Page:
Friday, June 17, 2011

The Prime of Miss Jean Brodie (1969) - Ronald Neame

Jean Brodie (Maggie Smith) teaches at a private girls school in Edinburgh, Scotland. It is 1932. Her 14-year old students are impressionable, and she is unconventional and eccentric, telling the girls that she is in her prime. "Little girls! I am in the business of putting old heads on young shoulders, and all my pupils are the creme de la creme. Give me a girl at an impressionable age and she is mine for life."
Miss Brodie and her class.

It is a somewhat stodgy school, with school head mistress, Miss Mackay (Celia Johnson), expecting Brodie to adhere to strict traditional teaching methods and standards. But Brodie is a free spirit and prefers to mold the girls with tales of her time in Italy, and lessons in culture, art and politics, instead of cold arithmetic and science. She has a socialist bent and even admires Mussolini. Her favorite students are known as "Brodie's girls." They sometimes lunch together on the grass outside where she leads them in free discussions of sex and love. The girls worship her, but Mackay naturally sees her as a dangerous rebel who fosters unconventional thinking in the minds of young girls. When Brodie encourages one shy girl, Mary McGregor, to follow her heart, it leads to tragedy when she runs away to join her brother and Franco's forces in Spain. Sandy (Pamela Franklin), one of Brodie's girls, is more perceptive than most. She begins to question whether the teacher they all idolize is past her prime and perhaps not the best role model.

The shy Mary MacGregor gets some poor advice.
Sandy with Miss Brodie.
Maggie Smith is terrific as the complex Brodie, giving one of the best performances of the 1960s. The character is introduced in a splendid opening scene, riding her bike through the narrow, teeming streets of Edinburgh on her way to the school. Her hair is red and she's wearing a purple dress. The rest of the screen is mostly drab shades of grey, and that's largely true for the rest of the film too. Brodie is meant to stand out. And as soon as she speaks, you realize she is different, ostensibly supremely confident, with a rather high opinion of herself. This is a facade, however. Brodie is uncertain in love--having two lovers--and is more talk than substance, choosing to live vicariously through her students. Smith captures the character's vulnerability and hidden emotion. When one of her lovers, the married art instructor Teddy Lloyd, (at the time her real husband), confronts her about her inability to commit, she reacts defensively, trying to mask her insecurity.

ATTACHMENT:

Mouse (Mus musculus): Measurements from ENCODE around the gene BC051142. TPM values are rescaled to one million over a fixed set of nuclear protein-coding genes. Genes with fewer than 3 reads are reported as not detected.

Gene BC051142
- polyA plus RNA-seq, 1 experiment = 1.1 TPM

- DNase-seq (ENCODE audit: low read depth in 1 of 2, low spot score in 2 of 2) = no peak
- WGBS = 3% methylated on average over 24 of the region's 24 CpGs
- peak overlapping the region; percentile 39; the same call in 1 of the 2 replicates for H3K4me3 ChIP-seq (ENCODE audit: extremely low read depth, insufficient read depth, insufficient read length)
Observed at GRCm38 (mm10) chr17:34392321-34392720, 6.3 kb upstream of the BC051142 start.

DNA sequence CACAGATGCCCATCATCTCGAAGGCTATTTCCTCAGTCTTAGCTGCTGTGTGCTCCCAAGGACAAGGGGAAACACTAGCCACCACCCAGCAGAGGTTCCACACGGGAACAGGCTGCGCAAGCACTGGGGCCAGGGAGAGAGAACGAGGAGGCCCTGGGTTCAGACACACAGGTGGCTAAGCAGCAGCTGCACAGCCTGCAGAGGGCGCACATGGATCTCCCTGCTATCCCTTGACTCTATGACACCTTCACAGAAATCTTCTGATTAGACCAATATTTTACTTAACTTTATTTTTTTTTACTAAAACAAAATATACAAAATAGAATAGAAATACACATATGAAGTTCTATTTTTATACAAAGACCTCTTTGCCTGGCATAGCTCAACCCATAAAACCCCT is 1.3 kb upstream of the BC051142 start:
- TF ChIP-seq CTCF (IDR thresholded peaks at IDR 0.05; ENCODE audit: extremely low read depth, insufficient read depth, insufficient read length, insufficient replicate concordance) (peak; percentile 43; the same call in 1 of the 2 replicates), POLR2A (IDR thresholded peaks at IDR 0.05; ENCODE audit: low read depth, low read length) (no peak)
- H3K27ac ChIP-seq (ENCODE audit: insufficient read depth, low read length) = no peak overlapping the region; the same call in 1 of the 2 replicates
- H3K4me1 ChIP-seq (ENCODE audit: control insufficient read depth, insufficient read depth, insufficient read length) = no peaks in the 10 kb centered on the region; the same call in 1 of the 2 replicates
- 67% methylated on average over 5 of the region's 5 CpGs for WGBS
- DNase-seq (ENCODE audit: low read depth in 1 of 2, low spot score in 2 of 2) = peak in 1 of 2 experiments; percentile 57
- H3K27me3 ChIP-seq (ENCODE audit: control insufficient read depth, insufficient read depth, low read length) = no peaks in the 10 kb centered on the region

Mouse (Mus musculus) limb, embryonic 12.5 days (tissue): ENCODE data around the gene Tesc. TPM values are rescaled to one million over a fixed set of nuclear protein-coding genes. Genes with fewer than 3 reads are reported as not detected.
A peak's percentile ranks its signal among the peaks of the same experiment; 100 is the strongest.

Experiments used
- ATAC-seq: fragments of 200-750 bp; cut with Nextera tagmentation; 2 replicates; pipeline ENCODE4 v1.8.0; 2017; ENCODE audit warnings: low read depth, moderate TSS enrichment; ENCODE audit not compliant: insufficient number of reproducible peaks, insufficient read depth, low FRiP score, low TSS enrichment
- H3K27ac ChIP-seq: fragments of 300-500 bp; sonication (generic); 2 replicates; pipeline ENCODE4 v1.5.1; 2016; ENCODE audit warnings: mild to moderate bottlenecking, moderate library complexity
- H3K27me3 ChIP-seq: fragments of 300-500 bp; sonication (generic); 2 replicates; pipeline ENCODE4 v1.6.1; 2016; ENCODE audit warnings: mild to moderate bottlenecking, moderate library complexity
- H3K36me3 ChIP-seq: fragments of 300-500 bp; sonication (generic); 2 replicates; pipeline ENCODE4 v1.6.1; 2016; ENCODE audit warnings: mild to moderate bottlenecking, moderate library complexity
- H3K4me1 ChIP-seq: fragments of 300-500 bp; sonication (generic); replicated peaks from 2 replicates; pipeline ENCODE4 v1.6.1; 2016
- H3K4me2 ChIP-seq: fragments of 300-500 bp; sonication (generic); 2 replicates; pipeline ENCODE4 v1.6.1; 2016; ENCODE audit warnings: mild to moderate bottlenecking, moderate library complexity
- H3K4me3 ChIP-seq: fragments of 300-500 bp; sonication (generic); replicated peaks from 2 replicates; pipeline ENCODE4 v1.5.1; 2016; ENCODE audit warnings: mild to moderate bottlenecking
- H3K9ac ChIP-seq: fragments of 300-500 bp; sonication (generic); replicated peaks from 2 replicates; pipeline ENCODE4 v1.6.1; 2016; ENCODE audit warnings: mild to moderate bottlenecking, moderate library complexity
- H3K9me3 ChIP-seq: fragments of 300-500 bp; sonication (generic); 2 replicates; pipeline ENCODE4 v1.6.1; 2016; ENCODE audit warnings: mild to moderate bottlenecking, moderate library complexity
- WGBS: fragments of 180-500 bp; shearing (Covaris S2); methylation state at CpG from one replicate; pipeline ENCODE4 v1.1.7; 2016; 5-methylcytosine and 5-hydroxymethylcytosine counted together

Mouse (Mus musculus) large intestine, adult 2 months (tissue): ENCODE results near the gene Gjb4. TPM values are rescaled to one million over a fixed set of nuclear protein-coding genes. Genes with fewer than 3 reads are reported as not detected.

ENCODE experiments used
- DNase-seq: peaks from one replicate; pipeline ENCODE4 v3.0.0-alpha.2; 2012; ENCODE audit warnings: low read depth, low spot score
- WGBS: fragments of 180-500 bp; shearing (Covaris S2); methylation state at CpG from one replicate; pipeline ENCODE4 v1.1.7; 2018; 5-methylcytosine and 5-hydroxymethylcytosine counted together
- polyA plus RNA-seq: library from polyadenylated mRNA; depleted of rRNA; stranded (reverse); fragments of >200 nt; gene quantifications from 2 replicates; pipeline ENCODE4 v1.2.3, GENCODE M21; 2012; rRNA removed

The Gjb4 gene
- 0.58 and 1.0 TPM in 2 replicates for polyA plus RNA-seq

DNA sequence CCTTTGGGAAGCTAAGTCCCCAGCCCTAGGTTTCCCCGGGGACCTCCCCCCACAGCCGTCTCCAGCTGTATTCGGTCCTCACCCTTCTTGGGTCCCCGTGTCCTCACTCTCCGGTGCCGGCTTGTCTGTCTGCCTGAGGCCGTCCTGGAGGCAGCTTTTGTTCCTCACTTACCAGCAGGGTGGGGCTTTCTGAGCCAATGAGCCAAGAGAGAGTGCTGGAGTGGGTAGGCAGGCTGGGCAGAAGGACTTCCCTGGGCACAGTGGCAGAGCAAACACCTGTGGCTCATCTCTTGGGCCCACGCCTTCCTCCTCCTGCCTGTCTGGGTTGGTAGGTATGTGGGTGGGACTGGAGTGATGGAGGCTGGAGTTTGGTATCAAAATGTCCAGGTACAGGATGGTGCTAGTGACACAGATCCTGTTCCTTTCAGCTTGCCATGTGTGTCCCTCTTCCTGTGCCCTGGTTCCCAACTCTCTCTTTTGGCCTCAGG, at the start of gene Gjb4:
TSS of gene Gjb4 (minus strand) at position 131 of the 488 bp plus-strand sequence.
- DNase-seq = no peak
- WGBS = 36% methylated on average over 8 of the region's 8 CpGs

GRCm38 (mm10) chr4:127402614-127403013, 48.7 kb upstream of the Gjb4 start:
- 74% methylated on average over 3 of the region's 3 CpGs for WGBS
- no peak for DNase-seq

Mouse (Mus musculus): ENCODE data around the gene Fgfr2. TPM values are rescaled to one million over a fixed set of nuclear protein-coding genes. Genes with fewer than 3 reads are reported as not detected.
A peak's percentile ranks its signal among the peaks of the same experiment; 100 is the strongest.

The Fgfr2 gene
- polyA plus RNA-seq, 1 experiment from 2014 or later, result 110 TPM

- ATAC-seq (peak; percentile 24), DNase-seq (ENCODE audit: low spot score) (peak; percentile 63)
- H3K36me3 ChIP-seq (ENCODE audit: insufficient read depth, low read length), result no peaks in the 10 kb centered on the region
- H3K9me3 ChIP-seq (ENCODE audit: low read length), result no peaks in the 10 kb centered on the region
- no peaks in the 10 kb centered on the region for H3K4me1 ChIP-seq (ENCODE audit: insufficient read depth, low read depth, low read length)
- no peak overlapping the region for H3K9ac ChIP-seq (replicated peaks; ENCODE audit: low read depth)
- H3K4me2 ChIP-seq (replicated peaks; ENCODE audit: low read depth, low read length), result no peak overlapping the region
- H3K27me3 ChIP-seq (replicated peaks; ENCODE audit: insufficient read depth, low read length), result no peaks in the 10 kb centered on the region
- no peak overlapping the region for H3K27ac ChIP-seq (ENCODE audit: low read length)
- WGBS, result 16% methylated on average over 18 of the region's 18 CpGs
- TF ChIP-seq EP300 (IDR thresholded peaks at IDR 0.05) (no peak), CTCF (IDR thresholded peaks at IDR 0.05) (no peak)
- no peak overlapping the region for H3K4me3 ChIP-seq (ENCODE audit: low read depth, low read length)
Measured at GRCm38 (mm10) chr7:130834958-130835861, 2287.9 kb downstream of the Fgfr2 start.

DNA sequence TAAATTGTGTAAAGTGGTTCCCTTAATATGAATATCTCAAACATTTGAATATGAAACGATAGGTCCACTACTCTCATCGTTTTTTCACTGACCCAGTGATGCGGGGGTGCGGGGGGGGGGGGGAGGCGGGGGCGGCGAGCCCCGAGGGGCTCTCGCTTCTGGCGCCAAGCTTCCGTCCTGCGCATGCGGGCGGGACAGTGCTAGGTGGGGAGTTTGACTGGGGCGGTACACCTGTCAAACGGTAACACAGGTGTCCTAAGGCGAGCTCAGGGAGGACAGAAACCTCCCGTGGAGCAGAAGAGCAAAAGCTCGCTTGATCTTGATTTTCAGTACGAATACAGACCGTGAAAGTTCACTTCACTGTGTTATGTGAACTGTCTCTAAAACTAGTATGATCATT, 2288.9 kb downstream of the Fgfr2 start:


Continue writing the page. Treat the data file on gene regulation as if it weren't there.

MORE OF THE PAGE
The best scene in the film is a highly charged confrontation between Smith and Johnson. The head mistress thinks she finally has the goods on Brodie to force a resignation, but Brodie cleverly outwits her. Johnson leads a solid supporting cast. She is probably best known for her Oscar nominated role as a unrequited lover in David Lean's 1945 film, Brief Encounter. Pamela Franklin debuted in 1960 in The Innocents.

For the most part, Director Neame closely follows the fine source novel by Muriel Spark. He wisely deviates in the time-jumping aspect of the novel, using a straight chronological approach instead, making the film more easy to follow. And in the film, Brodie learns which of her girls betrays her; in the novel she does not.

The melody of the familiar theme song by poet Rod McKuen provides a melancholy background to the quiet scenes of the film. McKuen was the most popular poet of the time, if not the deepest. Listening to it now, more than forty years after the film's release, brings you immediately back to the late 60s and all the turmoil of that time. The British singer Oliver took the song to #2 on the charts.

Jean, Jean, roses are red
All the leaves have gone green
And the clouds are so low
You can touch them, and so
Come out to the meadow, Jean

Jean, Jean, you're young and alive
Come out of your half-dreamed dream
And run, if you will, to the top of the hill
Open your arms, bonnie Jean.

Director Neame was once a collaborator with David Lean and served as producer on Lean's two adaptations of Dickens's: Great Expectations and Oliver Twist.

  • Best Actress Oscar and BAFTA (Smith)
  • Best Supporting Actress BAFTA (Johnson)
  • Film nominated for the Palme d'Or at Cannes
  • Best Supporting Actress nomination BAFTA (Franklin)

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